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I find the concept of 'integration testing' confusing. There seems to be quite a few explanations and scopes:

  • Functional/acceptance testing (e.g. testing the user interface with for example, Selenium)
  • Testing the integration of different classes/modules of software together (simply testing two or more classes together, without them doing anything special like db calls and stuff)
  • Testing the system configuration function/feature-independently (database integration works, dependencies are correctly injected, security base classes work)
  • Testing the system as whole (running services that use databases, web services, etc.)
  • etc. etc.

I begin to see integration testing as an umbrella term (as opposed to defining it in programming talks, where specific/strict meaning is often given to it):

  • Integration testing contains:
    • Unit integration testing (test integration of different classes within the same package without calling external libraries)
    • Functional/acceptance testing (test final output of the software through Selenium, for example)
    • System testing (includes various, more technical & non-feature related tests as listed in Wikipedia article)

In Maven default lifecycle, there is only 'test' and 'integration-test' phases. This seems to split the tests into roughly two categories and would go along with these assumptions.

There are many existing questions and answers looking for differences between unit testing, functional testing, regression testing, etc. in general. However, I am looking for more specific answer regarding integration tests: how do you categorize integration testing and what do you include inside it? Also, do you shun splitting software testing roughly into two categories as I have done: unit tests (1 unit) vs. integration tests (2+ units)?

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Just a note: as the subjects seems so fuzzy, I don't think I can pick any of the answers as 'accepted' one. They are all very good. –  Tuukka Mustonen Sep 27 '10 at 19:17

3 Answers 3

Computing is full of overloaded terms that have a slightly (and sometimes not so slight) different meaning to any programmer you talk to. Integration testing is one of those.

I tend to favour your interpretation of integration testing as testing 2 or more units plugged together. But this is still rather fuzzy as we may have different definitions of what a 'unit' is.

I think it's more important that a team of developers agree on what they mean by integration testing rather than finding the one true definition of integration testing.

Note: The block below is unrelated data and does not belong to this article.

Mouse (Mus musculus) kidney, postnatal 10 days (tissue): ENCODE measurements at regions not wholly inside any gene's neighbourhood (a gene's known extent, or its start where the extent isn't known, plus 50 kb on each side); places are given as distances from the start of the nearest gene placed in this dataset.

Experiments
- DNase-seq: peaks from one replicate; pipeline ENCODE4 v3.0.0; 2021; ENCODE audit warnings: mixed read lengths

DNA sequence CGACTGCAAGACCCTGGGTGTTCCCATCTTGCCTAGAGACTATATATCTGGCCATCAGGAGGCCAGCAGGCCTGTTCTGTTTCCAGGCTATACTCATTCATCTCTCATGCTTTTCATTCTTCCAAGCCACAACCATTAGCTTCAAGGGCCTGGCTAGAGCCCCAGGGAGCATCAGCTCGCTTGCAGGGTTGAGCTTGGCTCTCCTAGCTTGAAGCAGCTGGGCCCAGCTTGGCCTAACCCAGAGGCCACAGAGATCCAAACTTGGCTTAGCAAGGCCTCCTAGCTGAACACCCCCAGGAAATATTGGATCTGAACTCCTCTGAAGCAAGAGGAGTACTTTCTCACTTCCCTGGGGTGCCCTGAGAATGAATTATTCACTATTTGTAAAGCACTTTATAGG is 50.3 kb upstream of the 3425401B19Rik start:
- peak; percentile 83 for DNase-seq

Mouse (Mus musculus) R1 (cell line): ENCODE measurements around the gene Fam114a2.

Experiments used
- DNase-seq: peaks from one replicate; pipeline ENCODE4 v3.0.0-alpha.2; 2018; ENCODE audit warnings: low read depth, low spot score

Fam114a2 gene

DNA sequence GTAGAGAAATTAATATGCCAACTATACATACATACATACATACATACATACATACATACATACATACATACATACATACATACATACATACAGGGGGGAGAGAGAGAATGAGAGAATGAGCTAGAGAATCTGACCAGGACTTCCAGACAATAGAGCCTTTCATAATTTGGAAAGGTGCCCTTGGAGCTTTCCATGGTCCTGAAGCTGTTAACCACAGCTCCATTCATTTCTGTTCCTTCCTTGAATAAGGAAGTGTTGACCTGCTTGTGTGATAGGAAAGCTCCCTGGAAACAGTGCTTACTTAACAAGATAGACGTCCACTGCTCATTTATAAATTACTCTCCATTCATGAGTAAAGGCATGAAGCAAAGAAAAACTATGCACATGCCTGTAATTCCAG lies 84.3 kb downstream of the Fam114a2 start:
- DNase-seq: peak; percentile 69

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My team sees (using your words), integration testing as covering

  • Testing the integration of different classes/modules of software together (simply testing two or more classes together, without them doing anything special like db calls and stuff)
  • Testing the system configuration function/feature-independently (database integration works, dependencies are correctly injected, security base classes work)

and nothing else. System tests and acceptance tests we see as different families.

we had some lengthy discussions on this, to make sure that we were all speaking the same language when we talked about tests.

I'm not strongly disagreeing with what you define as integration tests, but I'm just saying that it's nice if all the people you're working with agree on a classification.

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Well, you have unit testing, the precise definition of which varies, but certainly contain all those tests defined with a JUnit-like tool and organised in the same way as the source code. If for any source code file, you can find one and only one test, then the thing you found is a unit test.

And then there is system testing, which tests the complete system in as close as possible a way to a customer will see it.

Any testing that lives in the gap between those two things is an integration test - neither isomorphic with the source code nor representative of an end user experience.

That's a pretty big gap between two categories that themselves vary a lot in practise. That gap can contain a lot of potentially useful tests, but the nature of those tests will naturally vary pretty dramatically.

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